Weed Whack Slide

Today was ‘weed-whacking day’, since the weather was a bit cooler than before (high today around 75F).

My home’s lot size is quite small. The back yard, at it’s deepest part, is less than 27 feet deep. That lot edge drops off into about a 40 foot drop to a 15 foot wide flat ‘common area’ below. From that point, there are berry bushes and a forested area below that.

Along the north-east corner of my lot, there is a less steep drop off to another ‘common area’. That area, between my house and the next one, was apparently not ‘buildable. Although the common areas belong to the Home Owners Association (which is quite active around here, since most owners are retired folks like me), the areas in back of my house are not maintained by the HOA’s landscape contractor. So I get to do it.

It’s not a bad gig. The area is quite pretty; the berry bushes attract a small herd of deer (along with local residents picking the Marion berries), and the forested area in back means that I don’t have any backyard neighbors. A first ‘whack’ of the area in spring takes 4-5 hours, and then another one is needed in summer, which takes about half the time.

It is a bit challenging though. There is a slope to much of the area that is probably up to 65%. So I have to be careful about foot placement as I attempt to cut down the weed growth.

Previously, I’ve used standard work boots, which have a fairly smooth sole. Today, I decided to use my trail-walking shoes (there are lots of nice old-forest-road-trails around here; I don’t walk on them as often as I should) because there is bit more ‘tread’ in the shoes. I figured that I’d gain a bit of traction on the hills with the trail shoes.

And it was a bit better. I am careful about foot placement, making sure that one foot is secure before I move the other foot. I get my feet situated, ensure that I am stable, then use the gas weed-whacker to cut the area that I can reach. Then, repeat.

This works OK on the less steep slopes, but I was working on a section that was quite steep – that 65% slope. The ground is weeds and dirt with a few rocks. I was cutting on the downhill side of my position, and slipped.

And took a nice slide down the hill for about 30 feet. I did manage to flop back on my butt, and pointed my feet downhill, and was able to stop just short of a big rock at the bottom. It was quite fun. Mostly.

I sat there for a minute, then got ‘back up on the horse’, finishing off the rest of the area that I could get to. There is still one small section on the steep part of the hill that is not cut. But I suspect it will stay that way.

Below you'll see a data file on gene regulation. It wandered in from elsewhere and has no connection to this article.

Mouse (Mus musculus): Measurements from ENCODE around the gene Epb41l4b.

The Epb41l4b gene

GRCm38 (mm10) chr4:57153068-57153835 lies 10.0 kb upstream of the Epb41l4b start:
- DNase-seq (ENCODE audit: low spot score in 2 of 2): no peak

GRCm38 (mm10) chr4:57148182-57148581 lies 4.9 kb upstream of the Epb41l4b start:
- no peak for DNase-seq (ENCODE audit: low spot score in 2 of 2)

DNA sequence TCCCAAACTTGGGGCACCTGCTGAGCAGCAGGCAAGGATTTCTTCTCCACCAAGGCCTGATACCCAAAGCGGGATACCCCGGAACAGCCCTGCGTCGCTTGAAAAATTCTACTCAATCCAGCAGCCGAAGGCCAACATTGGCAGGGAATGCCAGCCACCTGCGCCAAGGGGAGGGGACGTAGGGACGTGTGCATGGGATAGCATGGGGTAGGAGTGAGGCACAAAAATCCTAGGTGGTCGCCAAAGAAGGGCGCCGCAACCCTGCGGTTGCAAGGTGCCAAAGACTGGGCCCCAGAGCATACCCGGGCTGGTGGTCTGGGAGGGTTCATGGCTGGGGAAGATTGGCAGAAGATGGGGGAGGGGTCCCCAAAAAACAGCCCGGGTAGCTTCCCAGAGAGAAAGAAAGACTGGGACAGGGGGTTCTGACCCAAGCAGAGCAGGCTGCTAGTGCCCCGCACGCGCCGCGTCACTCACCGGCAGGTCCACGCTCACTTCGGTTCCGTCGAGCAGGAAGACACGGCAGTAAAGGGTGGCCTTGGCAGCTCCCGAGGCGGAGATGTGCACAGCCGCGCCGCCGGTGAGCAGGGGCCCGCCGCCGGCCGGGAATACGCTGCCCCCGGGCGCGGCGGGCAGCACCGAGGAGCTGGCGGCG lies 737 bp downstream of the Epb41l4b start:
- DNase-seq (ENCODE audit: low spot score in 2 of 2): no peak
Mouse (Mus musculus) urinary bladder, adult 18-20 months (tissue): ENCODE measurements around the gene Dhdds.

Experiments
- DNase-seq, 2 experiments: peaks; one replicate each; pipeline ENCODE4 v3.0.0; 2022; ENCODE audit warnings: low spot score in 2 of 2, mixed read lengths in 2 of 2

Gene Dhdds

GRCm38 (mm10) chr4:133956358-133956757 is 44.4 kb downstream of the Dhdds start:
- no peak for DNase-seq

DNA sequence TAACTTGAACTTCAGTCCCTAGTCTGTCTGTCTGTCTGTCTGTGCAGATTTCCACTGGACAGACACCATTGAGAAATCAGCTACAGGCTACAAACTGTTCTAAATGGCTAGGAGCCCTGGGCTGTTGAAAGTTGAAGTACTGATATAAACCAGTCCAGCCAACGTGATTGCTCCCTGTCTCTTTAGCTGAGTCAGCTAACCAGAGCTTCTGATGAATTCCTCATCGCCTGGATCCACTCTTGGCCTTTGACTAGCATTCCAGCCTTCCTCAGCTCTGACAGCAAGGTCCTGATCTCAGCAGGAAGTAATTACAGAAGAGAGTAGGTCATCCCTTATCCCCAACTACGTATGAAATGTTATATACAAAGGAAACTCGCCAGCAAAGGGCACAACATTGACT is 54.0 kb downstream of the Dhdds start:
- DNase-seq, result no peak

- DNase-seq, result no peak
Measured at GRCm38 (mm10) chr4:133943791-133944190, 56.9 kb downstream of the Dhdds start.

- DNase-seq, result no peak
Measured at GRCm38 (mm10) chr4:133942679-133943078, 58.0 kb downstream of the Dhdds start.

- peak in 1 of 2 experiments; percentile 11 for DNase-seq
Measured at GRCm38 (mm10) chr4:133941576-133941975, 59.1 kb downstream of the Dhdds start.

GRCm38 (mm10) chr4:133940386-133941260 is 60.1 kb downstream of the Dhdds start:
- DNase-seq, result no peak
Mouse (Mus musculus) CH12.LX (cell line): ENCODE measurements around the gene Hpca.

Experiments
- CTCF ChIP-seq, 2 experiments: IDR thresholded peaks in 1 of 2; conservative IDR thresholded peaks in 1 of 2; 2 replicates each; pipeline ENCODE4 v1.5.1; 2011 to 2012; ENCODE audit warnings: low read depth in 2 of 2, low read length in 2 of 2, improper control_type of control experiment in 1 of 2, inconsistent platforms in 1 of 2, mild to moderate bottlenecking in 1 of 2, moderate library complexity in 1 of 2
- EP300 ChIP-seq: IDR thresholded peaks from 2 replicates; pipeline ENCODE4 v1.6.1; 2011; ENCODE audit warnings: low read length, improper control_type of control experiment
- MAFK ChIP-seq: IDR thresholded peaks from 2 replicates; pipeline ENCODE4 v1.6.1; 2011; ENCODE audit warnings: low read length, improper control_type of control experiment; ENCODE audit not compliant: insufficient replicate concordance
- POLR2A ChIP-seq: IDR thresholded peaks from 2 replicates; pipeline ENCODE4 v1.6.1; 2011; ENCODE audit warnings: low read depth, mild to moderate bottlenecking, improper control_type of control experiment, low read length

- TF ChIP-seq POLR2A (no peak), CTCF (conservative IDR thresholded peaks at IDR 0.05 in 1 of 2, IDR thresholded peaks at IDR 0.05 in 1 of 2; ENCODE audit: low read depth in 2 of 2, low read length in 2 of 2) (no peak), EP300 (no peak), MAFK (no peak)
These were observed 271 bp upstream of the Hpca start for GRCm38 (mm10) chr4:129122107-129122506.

I could probably set up a harness and rope thing and use that to cut the rest of the hill. But, probably not worth the effort.

So I’ve got most of the weeds taken care of. There may be one more session in the fall.

But the slide was an interesting part of the day.

Web Site Tweaking and Hot But Cooling

A web site that I’ve been visiting for years needed a quick update. So I talked the owner – we’ve been virtual friends for decades – into letting me do a few tweaks to his site. It’s a WordPress site, and he changed to a responsive theme that I recommended, but some minor visual tweaks were needed to make it more readable with better fonts and font sizing.

He gave me admin access; I spent about an hour on some odds and ends. A bit of changing some options, plus a little custom CSS, and his site is a lot more readable. Looks good, if I do say so myself.

In other news, it has been a bit hot lately here on the Olympic Peninsula. Now, ‘hot’ is relative here: temps above 80 are categorized by the locals as a ‘heat wave’. Many of the houses around here don’t have air conditioning; many heat with wood stoves during the winter, so don’t have any forced-air systems. Newer houses (like ours) generally have heat pumps: forced-air heat in the winter, air conditioning in the summer. So temps today that got really close to 90 F were a bit uncomfortable for most.

We fared OK, though. We are a bit closer to the Puget Sound, which keeps us a few degrees cooler. And most of our windows face due east (which makes for really bright and early mornings), so afternoon heat transfer through the west side if minimal. So we didn’t need to turn on the A/C.